This is like saying that "noises in your head are not evidence." However, if the noises are in the context of other people opening their mouths, and you begin to recognize a pattern, then these noises become speech and are perfectly acceptable as evidence. Indeed, speech is accepted as a perfectly legitimate form of communication. Feelings are just a little harder to measure. But the context makes all the difference.

Good feelings are only a small part of a much bigger picture of evidence.

"Critical material, or new and challenging ideas, are frowned upon in Mormonism"?

This is a common misunderstanding. The church today teaches obedience and orthodoxy more than anything. Why? because we all live in a society where we are constantly bombarded by non-Mormon messages. This is healthy - there has to be opposition in all things. But the church has to give a loud and clear and simple message to be heard.

The church teaches just one side of the argument, knowing that he world will provide all the others. Just pick up any newspaper to have all the challenging ideas you could want. Amid that cacophony of confusion, the best thing the church can do is give a clear message, like a lighthouse in the storm.

The church continues to encourage its members to get involved in the local community, and in education, and in any way that makes a difference. It thus encourages its members to come into contact with as new and challenging ideas all the time.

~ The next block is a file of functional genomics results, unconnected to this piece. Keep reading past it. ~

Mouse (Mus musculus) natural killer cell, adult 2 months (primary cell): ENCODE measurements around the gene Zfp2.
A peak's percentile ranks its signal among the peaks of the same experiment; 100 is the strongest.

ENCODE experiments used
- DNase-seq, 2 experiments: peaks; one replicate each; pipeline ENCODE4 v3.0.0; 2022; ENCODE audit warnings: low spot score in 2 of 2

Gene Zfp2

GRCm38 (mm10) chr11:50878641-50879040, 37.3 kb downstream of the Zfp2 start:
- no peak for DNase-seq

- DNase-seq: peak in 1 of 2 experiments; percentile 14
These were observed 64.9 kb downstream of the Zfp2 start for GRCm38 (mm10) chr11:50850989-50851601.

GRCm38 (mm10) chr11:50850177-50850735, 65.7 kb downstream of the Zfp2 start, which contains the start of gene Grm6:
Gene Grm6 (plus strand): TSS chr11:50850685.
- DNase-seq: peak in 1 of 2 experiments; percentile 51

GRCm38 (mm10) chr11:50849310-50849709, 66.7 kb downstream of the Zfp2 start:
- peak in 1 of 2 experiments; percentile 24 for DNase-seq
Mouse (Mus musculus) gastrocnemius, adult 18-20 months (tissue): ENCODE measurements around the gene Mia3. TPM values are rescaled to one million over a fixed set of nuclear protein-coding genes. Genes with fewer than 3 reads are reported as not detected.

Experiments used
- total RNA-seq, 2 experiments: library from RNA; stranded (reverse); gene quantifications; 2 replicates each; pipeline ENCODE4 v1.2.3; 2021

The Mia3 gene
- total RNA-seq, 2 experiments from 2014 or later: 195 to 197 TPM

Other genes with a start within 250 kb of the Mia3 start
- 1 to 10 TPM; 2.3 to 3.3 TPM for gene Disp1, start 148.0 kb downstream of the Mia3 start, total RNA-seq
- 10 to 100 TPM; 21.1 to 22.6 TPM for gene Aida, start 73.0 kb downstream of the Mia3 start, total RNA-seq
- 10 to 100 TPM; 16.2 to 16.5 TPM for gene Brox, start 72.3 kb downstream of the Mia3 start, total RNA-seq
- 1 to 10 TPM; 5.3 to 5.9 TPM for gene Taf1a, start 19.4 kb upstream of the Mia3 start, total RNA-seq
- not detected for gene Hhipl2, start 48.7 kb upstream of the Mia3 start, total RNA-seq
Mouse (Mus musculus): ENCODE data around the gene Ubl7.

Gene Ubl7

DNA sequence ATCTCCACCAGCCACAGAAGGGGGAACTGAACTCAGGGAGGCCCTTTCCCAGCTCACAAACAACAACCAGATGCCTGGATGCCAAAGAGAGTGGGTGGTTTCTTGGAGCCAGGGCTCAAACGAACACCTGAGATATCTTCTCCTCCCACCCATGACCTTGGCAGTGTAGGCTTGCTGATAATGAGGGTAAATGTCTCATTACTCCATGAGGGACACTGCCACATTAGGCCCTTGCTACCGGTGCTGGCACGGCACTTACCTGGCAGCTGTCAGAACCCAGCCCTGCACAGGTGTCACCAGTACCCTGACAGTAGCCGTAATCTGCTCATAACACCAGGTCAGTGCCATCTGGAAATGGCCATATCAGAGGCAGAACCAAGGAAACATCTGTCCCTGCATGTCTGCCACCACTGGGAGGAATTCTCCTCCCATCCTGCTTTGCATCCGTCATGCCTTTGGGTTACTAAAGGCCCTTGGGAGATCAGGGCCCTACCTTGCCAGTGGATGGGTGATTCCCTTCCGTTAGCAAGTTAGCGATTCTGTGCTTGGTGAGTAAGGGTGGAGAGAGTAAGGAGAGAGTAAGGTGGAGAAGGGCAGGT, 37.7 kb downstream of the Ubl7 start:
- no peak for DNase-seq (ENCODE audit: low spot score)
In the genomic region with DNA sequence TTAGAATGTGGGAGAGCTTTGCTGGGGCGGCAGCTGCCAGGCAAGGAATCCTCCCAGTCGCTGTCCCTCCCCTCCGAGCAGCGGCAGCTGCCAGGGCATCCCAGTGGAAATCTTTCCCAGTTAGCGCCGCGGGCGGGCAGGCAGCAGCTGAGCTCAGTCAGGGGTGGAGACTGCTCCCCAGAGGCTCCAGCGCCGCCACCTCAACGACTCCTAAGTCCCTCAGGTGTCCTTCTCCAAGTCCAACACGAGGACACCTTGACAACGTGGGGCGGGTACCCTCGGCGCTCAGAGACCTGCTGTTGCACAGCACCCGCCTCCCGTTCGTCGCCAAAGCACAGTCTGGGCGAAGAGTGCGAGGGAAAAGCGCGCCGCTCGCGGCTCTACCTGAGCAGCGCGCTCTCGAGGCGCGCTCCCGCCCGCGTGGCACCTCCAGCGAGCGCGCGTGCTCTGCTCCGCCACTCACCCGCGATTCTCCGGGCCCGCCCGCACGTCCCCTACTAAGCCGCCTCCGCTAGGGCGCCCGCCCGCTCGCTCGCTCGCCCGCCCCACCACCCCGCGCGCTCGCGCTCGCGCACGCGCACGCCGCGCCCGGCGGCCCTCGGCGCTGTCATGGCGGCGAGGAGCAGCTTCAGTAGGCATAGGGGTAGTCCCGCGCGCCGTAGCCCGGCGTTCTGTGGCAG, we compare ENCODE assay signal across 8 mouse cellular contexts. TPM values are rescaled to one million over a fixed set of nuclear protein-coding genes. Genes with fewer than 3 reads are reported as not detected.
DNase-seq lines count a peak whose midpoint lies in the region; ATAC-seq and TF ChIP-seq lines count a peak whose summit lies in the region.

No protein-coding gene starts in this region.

"Anti" material

It is true that many church leaders encourage us not to read 'anti' material (e.g. material that criticizes for the sake of criticizing). This is not the same as avoiding all critical views. The average member can come up with plenty of criticisms on his own, and the media and schools can provide plenty more. But anti material, in my experience, does more harm than good, by exposing people to material where, at best, the member does not know the context, and at worst it is a deliberate distortion.

But why are leaders sometimes so dogmatic? Why not say "yes you can read it, but be aware of this or that"? This is an organizational thing again. Any large organization needs to give a clear and simple message. Since the risk of harm is greater than the risk of benefit, the simple message must be "no".

It is wrong to suggest that the church always says "do not read it." For example, the church now officially sponsors FARMS (stop spitting - I can see you!). FARMS publishes the "review of books," which often includes "anti" books. The average member should be able to work out that if it's OK for a FARMS contributor to read "Shadow and Reality" it's also OK for a regular member. Of course, most people will be happy for others to do the reading for them, but that is the same wherever you are. Most people are also happy for newspapers to filter their news, without accusing them of censorship.

It could be argued that the church would censor more if it could get away with it - and did in times past. But in times past the average person had less access to information in general. If getting just the church viewpoint was bad, so was just getting the non-church viewpoint. In both cases, the individual is free to get the in-between viewpoint (e.g. the mass media), and in both cases the individual is free to choose. The interplay between church and critics is quite healthy, even though each side mistrusts the other!

"It takes weakness to obey, and courage to leave"?

Trusting someone who knows more than you do (e.g. blind obedience to the church when you are new) can be a wise strategy. All of us have to rely on others until we find our own feet. If we then decide to continue to obey blindly, that also takes a kind of strength (I certainly could not manage it - it would drive me mad). And what if leaving the church does take courage? It undoubtedly does in many cases. It also takes courage to jump off a cliff, but I would not recommend it.